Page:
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Because we photographers have a particularly odd fascination with checking out other people’s equipment, I’m going to leave you with some gear shots. I will also say that if anybody is in the market for a tripod head, the Manfrotto Hydrostat series is truly excellent – it’s the only head I’ve ever used that doesn’t exhibit any ‘droop’ when locking down the head, no matter the weight or magnification of the camera and lens combination attached. It’s rock solid.

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Yours truly at work. (You’ll notice I’m not using the tripod here; I put it aside for the further-away shots of whole watches.)

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My exhibition of fine art horology sponsored by Jaeger Le-Coultre and Leica will be on display at Starhill Gallery, Bukit Bintang, Kuala Lumpur from 3 May onwards – please drop by if you’re in town! If you let me know in advance, I’ll try to give you a personal tour. MT

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Visit our Teaching Store to up your photographic game – including Photoshop Workflow DVDs and customized Email School of Photography; or go mobile with the Photography Compendium for iPad. You can also get your gear from B&H and Amazon. Prices are the same as normal, however a small portion of your purchase value is referred back to me. Thanks!

Don’t forget to like us on Facebook and join the reader Flickr group!

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Images and content copyright Ming Thein | mingthein.com 2012 onwards. All rights reserved

POTD: Spot the famous photojournalism reference

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Nomos Tangomat GMT-12 Prototype in Auckland. Bonus points for those of you who can spot the famous photojournalism reference here – hint: think Prague. Sony NEX-5, 18-55 kit lens.

On assignment this weekend, so I apologize in advance if it’s a little quiet here or on flickr. I will still be using the D800 for most things as it won’t involve much, if any, wide-angle work; there’s a D3x in case it does, though. MT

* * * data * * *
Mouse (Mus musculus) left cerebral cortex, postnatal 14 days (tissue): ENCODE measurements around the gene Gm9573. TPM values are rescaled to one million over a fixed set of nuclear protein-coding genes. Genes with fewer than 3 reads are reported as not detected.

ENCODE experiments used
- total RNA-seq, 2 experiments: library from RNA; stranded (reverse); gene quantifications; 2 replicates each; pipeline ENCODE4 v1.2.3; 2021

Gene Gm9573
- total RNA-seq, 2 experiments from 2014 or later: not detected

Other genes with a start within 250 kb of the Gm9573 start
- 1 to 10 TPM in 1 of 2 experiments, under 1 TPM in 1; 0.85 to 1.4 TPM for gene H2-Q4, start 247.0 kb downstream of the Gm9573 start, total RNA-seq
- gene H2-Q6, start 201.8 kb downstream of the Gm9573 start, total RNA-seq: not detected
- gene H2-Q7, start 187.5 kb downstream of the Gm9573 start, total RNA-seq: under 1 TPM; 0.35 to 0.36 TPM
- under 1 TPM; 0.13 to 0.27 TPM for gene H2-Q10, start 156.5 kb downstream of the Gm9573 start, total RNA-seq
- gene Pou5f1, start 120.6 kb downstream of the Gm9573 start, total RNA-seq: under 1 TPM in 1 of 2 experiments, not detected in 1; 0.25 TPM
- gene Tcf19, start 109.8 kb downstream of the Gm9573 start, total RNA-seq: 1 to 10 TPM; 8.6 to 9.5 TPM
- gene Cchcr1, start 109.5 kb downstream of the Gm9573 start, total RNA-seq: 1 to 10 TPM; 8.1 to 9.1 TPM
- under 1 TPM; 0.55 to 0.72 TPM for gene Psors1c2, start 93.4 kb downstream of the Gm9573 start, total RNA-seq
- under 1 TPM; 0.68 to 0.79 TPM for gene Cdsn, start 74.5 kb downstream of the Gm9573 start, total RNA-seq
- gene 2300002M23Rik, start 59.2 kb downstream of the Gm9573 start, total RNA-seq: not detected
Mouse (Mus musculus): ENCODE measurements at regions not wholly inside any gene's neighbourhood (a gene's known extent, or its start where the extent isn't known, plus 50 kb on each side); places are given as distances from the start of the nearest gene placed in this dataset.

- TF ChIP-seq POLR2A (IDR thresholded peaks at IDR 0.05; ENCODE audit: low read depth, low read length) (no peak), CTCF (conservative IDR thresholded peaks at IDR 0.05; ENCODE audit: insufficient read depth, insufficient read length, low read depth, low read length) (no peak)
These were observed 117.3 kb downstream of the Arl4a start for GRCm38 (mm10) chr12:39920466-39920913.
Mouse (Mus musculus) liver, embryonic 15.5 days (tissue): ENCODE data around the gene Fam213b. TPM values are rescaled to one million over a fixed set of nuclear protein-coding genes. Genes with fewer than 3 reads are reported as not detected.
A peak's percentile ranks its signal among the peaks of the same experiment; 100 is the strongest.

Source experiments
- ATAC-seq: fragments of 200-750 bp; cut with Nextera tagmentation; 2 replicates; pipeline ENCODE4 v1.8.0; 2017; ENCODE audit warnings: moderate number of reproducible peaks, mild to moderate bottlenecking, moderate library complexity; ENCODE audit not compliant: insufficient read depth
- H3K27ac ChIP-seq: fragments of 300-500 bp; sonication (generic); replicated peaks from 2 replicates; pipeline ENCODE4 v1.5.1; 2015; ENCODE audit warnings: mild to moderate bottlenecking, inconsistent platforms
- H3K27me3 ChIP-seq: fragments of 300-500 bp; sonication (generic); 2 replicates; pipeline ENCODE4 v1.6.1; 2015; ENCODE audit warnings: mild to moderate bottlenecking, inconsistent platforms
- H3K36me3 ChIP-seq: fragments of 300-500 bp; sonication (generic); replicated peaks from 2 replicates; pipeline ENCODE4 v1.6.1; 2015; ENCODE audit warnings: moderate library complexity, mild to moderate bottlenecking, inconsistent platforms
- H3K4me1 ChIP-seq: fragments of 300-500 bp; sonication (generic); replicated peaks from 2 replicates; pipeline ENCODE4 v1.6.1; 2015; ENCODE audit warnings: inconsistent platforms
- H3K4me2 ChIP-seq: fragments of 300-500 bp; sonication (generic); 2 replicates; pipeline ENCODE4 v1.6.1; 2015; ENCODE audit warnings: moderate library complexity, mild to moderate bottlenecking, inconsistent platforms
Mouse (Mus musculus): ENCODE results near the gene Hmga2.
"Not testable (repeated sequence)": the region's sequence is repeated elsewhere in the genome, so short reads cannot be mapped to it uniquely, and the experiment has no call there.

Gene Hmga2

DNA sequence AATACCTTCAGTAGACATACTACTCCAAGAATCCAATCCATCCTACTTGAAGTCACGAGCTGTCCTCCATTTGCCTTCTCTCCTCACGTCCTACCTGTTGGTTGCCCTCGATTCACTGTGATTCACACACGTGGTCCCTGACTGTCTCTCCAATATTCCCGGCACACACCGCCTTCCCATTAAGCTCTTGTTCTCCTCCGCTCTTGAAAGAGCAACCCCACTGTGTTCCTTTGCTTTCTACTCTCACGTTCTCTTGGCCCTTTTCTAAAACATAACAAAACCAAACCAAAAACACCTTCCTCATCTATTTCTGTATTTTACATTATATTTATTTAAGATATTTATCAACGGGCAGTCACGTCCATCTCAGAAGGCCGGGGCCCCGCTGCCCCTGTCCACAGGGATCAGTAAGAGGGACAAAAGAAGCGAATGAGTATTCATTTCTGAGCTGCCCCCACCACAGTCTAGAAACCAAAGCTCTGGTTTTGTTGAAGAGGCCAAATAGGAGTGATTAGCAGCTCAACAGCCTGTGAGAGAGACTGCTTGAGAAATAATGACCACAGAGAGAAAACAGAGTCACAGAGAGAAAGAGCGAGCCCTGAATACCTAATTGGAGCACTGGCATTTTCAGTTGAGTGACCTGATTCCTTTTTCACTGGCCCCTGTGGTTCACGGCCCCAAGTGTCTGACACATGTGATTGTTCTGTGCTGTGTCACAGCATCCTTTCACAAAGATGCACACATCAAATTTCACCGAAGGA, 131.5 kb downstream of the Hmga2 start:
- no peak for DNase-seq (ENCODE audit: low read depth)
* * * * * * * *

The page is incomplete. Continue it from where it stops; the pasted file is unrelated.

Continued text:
Hiding behind the subject

Photographers normally hide behind the camera (though we shouldn’t, because it distances us from what we’re shooting and makes us observers rather than participant-observers, but that’s another story for another time) right? So what’s with hiding behind the subject?

A friend once said this to me about a watch: I’m expecting exceptional photos because it’s an extraordinary subject. I didn’t quite understand what he meant at first, but I do now. How many images are famous because of the content – maybe the rarity of the subject, the famousness of the person, the momentousness of the situation – rather than because the photograph itself is exceptional? Look carefully. For instance, imagine the photo wasn’t of say Obama, but instead an ordinary man. Would it still be a special photograph? Probably not. The examples go on. Some of these images are truly special for their composition etc – but a lot are also well known solely because the photographer happened to be in the right place at the right time.

I’m not saying that news photographers can’t shoot, but there is a continuum. I often wonder whether I’d be able to produce images as good or better than other people if I was in one of those once-in-a-lifetime situations. The honest answer is, I don’t know.